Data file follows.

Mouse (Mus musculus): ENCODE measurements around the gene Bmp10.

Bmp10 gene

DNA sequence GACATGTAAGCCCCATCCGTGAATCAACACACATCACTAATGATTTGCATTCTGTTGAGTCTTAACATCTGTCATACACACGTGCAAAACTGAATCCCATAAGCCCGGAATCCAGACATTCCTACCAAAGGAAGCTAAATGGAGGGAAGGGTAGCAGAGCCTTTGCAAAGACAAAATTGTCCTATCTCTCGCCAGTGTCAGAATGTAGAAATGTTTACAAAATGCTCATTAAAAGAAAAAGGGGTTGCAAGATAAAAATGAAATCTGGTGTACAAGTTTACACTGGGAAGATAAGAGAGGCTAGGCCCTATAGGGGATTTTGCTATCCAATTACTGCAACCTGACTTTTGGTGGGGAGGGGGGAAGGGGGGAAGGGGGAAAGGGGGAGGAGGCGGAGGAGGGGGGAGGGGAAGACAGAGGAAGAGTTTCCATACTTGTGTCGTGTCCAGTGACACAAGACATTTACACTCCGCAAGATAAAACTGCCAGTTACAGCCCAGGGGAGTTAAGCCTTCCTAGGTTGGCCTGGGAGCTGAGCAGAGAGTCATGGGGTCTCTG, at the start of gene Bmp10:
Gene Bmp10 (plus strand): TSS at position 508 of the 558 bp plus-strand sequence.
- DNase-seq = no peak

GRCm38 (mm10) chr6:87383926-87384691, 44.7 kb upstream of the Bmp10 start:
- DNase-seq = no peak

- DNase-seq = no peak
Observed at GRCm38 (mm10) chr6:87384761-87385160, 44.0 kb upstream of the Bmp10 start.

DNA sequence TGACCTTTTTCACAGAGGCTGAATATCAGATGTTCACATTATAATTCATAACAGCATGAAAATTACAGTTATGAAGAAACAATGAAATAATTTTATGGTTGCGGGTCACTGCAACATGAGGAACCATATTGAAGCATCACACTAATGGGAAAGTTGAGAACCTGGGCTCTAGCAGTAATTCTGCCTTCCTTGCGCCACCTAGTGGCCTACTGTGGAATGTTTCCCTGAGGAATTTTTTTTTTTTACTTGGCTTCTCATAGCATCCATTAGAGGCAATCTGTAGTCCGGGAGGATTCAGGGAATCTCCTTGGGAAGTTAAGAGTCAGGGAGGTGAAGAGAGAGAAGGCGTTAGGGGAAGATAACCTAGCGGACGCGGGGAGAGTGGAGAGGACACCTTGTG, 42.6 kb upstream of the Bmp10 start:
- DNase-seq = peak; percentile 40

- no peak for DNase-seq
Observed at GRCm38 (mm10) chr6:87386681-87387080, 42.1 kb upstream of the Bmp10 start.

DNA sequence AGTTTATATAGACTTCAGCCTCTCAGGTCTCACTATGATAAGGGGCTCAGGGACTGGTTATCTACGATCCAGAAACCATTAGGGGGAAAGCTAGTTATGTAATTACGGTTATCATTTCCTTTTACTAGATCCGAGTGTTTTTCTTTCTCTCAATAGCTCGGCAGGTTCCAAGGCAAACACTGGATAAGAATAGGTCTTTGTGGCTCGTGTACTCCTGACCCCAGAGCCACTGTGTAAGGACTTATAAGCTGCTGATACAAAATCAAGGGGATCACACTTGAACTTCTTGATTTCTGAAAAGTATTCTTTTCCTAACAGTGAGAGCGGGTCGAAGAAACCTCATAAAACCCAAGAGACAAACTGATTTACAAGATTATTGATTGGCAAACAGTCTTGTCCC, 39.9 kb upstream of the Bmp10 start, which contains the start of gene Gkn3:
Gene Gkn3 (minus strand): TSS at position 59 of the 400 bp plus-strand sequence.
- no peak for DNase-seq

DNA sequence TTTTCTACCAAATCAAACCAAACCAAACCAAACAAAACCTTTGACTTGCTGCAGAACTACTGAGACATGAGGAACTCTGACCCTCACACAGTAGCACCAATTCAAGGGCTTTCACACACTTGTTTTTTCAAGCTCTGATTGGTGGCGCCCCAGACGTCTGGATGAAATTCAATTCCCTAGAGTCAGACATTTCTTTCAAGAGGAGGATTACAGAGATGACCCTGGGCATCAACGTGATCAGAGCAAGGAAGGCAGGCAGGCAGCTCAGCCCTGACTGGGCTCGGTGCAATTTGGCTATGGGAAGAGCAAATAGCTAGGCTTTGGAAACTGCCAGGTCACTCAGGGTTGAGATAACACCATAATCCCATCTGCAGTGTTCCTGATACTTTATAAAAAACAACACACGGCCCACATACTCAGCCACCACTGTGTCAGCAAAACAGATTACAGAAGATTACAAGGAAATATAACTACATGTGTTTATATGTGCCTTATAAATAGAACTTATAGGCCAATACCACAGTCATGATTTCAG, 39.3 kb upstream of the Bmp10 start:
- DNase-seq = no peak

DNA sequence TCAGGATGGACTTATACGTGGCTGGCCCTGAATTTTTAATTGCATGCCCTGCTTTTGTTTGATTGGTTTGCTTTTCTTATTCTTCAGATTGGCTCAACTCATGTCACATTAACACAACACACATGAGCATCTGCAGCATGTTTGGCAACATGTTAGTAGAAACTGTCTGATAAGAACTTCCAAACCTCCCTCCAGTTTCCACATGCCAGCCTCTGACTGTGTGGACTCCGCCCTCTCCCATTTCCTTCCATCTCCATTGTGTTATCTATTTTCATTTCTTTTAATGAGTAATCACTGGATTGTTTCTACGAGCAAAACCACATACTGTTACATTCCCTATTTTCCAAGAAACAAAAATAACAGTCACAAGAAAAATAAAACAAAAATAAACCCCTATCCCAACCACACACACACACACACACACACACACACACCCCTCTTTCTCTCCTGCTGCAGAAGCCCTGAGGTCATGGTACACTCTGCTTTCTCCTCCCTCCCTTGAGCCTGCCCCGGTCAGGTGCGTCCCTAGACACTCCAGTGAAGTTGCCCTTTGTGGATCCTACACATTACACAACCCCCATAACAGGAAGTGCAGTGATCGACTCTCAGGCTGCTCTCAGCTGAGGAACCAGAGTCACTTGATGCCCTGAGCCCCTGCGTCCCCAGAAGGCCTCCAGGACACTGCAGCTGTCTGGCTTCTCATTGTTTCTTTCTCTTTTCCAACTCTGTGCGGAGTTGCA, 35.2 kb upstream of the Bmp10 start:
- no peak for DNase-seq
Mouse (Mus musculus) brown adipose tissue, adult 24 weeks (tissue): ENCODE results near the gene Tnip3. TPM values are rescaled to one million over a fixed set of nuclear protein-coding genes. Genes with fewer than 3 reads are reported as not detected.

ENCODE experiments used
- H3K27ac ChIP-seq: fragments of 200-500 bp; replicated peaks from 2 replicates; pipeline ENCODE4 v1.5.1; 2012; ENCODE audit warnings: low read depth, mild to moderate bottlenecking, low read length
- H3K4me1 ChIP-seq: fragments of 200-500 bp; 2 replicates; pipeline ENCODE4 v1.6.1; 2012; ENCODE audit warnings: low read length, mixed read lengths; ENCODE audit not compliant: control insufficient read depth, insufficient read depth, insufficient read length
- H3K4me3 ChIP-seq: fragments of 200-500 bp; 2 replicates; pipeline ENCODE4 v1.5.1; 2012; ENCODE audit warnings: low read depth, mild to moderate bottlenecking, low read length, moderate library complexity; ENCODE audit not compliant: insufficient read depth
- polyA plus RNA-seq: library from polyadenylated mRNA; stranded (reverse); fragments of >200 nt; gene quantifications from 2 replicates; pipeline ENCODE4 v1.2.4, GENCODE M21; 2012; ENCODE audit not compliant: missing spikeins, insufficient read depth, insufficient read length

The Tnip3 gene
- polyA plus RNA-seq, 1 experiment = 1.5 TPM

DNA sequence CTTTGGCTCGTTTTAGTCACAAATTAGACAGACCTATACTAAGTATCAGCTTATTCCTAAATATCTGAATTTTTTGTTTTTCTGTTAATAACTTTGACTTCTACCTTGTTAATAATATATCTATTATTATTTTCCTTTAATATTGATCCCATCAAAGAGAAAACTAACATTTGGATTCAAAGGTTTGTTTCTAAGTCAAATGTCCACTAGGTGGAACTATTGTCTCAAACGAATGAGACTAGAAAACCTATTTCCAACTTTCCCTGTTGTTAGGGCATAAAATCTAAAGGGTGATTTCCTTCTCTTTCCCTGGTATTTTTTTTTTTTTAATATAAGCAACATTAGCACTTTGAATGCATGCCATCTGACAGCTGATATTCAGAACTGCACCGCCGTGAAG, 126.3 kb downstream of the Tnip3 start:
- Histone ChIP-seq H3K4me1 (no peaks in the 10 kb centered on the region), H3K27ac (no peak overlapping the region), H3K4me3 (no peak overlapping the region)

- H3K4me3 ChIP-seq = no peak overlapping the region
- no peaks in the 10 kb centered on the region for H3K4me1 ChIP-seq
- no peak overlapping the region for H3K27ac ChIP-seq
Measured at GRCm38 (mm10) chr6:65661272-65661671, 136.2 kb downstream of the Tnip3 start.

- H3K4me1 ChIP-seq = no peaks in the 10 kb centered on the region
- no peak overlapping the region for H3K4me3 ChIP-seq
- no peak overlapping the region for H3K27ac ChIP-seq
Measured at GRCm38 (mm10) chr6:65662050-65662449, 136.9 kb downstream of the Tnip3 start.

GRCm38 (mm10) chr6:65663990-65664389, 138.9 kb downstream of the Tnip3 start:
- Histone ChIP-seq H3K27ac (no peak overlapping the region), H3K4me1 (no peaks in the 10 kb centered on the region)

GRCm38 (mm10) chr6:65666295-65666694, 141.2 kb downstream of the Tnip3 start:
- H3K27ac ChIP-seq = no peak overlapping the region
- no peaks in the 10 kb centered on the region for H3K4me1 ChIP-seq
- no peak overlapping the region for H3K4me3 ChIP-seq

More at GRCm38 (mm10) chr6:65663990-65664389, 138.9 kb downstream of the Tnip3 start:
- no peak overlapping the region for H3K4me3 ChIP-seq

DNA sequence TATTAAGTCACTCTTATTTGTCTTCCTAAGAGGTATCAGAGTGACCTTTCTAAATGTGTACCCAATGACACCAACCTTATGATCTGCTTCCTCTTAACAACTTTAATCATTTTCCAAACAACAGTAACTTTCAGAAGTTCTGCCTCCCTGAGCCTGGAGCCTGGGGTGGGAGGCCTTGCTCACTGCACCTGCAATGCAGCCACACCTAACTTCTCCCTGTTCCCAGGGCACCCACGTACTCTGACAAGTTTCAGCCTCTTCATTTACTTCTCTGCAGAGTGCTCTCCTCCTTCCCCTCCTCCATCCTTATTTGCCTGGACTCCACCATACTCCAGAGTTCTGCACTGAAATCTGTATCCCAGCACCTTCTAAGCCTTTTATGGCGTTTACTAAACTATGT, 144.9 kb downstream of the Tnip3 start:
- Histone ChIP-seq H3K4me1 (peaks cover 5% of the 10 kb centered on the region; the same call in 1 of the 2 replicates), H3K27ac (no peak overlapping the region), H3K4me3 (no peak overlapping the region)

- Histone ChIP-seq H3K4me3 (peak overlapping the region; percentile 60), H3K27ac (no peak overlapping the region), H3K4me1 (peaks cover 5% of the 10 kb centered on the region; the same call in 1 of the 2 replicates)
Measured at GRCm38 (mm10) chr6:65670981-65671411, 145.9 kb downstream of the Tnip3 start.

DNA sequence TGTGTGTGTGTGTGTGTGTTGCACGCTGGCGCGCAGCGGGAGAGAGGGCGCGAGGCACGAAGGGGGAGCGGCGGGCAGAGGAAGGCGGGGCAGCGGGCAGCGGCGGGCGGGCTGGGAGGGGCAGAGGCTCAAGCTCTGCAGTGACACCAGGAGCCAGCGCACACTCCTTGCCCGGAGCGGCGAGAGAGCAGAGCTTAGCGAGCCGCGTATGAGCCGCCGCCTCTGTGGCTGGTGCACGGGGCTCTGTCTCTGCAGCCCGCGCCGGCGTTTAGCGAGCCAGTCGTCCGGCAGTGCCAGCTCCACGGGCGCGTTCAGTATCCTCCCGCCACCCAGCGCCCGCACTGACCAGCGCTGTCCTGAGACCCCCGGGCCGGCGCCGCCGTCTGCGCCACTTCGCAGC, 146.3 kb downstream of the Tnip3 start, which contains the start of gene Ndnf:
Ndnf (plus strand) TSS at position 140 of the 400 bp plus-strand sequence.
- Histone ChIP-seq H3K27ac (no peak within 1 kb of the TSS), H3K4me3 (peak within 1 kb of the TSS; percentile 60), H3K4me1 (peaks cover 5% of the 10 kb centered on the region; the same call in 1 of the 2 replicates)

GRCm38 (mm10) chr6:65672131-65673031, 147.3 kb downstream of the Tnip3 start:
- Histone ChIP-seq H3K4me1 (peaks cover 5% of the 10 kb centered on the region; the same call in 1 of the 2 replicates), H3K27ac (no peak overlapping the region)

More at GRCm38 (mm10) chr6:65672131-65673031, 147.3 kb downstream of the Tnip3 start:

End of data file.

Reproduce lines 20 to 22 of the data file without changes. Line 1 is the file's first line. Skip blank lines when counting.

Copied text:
- no peak for DNase-seq
Mouse (Mus musculus) brown adipose tissue, adult 24 weeks (tissue): ENCODE results near the gene Tnip3. TPM values are rescaled to one million over a fixed set of nuclear protein-coding genes. Genes with fewer than 3 reads are reported as not detected.

ENCODE experiments used